First-line treatment-> RIPEEarly intensive phase: 2 months of RIF, INH, pyrazinamide (PZA), in addition to ethambutol (ETH)Continuation phase: 4 months of RIF in addition to INHMonitor monthly as long as liver toxicityUsually from INH>RIF>PZAIn RLS, use the physical examination (scleral icterus, jaundice, in addition to hepatomegaly)Liver function testing is not widely usedOther side effects: rash, GI disturbance, ocular toxicity, in addition to neuropathyActive TB Treatment WHO Treatment of Tuberculosis Guidelines, 2010 MDR-TB: INH in addition to RIF resistantXDR-TB: MDR-TB isolates that are also resistant to an injectable (i.e., aminoglycoside) in addition to a quinoloneThey have been found in all regionsMDR-TB: 3.7% of new TBHigh prevalence in Eastern Europe Longer treatment (20 months) with more side effectsHigher mortalityMulti-Drug Resistant (MDR-) in addition to Extensively Drug-Resistant (XDR-) TB WHO Global Tuberculous Control , 2012 Global Burden of MDR-TBWHO Global Tuberculous Control , 2012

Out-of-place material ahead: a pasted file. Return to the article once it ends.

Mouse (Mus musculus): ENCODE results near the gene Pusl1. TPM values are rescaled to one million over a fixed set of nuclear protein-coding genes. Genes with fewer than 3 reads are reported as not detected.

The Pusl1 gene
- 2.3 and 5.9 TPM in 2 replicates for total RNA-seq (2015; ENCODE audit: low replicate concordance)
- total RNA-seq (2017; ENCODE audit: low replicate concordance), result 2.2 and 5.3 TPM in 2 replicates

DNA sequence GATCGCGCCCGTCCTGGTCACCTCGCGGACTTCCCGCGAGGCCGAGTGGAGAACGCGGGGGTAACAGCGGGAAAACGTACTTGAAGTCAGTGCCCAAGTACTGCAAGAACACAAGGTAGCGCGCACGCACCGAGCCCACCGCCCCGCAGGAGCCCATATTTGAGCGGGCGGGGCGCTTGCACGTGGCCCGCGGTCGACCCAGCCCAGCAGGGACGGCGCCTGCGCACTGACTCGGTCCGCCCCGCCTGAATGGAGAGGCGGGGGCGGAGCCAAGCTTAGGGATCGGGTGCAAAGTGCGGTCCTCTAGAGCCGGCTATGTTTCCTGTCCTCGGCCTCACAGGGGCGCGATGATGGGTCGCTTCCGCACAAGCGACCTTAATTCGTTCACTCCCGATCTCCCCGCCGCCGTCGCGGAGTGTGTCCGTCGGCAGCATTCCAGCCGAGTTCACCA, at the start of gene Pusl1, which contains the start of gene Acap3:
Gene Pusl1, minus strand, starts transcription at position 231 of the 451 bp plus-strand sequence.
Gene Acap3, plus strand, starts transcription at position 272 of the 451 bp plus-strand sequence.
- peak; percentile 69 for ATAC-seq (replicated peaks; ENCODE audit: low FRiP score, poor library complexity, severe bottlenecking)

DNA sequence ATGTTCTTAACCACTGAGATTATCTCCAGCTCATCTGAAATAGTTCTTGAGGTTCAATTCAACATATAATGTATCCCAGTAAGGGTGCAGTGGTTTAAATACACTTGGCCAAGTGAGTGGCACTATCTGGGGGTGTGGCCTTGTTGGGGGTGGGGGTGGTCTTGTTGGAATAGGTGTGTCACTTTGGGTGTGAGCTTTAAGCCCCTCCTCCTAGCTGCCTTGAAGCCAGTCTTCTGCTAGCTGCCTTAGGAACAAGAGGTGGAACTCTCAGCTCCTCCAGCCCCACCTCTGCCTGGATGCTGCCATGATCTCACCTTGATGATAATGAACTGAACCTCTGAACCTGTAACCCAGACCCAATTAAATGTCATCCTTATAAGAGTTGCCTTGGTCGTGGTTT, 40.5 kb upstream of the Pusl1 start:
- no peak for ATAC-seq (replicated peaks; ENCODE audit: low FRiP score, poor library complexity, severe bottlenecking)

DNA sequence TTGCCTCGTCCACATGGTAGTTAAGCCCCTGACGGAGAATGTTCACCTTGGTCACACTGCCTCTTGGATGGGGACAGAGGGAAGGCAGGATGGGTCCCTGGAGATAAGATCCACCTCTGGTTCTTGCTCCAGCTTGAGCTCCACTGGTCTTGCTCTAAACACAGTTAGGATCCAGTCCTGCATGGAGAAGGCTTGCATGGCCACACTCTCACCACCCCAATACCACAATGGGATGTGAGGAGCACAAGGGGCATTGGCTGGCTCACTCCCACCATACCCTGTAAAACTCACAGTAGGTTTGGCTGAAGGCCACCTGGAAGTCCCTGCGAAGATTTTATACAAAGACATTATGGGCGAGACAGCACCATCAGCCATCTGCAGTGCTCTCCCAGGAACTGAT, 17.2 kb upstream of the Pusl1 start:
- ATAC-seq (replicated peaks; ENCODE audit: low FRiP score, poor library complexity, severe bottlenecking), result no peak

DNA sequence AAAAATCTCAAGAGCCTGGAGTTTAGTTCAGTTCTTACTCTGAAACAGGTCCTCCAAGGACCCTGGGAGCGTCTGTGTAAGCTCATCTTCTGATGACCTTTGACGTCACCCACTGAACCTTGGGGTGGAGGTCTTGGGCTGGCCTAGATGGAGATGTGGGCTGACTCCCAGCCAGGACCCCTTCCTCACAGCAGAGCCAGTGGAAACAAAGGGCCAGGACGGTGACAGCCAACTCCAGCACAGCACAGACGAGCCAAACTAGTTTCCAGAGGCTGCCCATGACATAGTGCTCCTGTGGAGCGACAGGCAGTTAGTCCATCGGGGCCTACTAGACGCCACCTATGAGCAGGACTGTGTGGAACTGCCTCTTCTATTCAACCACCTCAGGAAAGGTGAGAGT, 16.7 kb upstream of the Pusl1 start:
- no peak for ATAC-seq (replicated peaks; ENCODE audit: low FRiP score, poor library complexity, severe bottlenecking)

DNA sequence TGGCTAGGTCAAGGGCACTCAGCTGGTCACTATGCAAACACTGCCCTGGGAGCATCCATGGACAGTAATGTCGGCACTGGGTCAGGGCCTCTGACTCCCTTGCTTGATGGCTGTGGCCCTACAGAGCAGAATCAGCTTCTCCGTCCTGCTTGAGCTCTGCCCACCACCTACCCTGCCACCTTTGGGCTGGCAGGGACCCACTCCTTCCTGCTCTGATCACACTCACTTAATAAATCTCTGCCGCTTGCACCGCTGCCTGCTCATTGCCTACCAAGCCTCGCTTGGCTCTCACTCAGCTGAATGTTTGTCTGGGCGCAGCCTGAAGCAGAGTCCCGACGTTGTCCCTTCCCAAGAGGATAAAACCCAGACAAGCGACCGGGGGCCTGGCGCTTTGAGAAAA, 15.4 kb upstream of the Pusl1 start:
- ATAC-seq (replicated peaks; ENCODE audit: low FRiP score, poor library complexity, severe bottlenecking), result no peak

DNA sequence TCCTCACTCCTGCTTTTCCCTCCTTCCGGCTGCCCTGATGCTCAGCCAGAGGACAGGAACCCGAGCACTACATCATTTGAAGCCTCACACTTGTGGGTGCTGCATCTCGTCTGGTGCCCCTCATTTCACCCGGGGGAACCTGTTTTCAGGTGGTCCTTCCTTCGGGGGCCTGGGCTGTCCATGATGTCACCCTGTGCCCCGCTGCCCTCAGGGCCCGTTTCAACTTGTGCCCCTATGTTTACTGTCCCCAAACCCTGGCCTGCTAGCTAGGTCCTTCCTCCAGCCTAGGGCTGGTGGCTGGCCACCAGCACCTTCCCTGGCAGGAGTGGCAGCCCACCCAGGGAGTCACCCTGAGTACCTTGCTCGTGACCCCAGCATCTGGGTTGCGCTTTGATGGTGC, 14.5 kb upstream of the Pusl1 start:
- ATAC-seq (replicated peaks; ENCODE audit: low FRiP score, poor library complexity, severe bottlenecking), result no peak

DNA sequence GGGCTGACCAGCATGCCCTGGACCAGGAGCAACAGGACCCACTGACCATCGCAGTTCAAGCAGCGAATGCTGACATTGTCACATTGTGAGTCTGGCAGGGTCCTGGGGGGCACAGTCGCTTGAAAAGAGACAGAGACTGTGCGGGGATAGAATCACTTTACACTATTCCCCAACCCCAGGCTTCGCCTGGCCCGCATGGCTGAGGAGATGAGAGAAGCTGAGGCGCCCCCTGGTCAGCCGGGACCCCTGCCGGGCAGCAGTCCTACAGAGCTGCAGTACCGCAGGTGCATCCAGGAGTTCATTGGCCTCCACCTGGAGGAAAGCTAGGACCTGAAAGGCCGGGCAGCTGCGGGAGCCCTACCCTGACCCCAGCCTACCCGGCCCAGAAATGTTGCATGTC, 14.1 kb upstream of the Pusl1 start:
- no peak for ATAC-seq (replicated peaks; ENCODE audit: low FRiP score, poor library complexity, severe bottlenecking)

Global Burden of XDR-TB WHO Global Tuberculous Control , 2012In one study of American students travelling to Kenya, risk of converting the TST was 4.1% There was no association with duration of stay or participation in direct medical careOnly 27% of students reported “ideal” TB prevention measures in addition to monitoringTB in addition to Student Health: risk Gardner A, et al., J Gen Intern Med, 2011VaccineNo. The BCG vaccine is used abroad to prevent childhood TB. It is not available in the U.S.Medical prophylaxisNo medications are available as long as TB prophylaxisBest approach involves limiting exposure in addition to monitoring as long as diseaseTB in addition to Student Health: prevention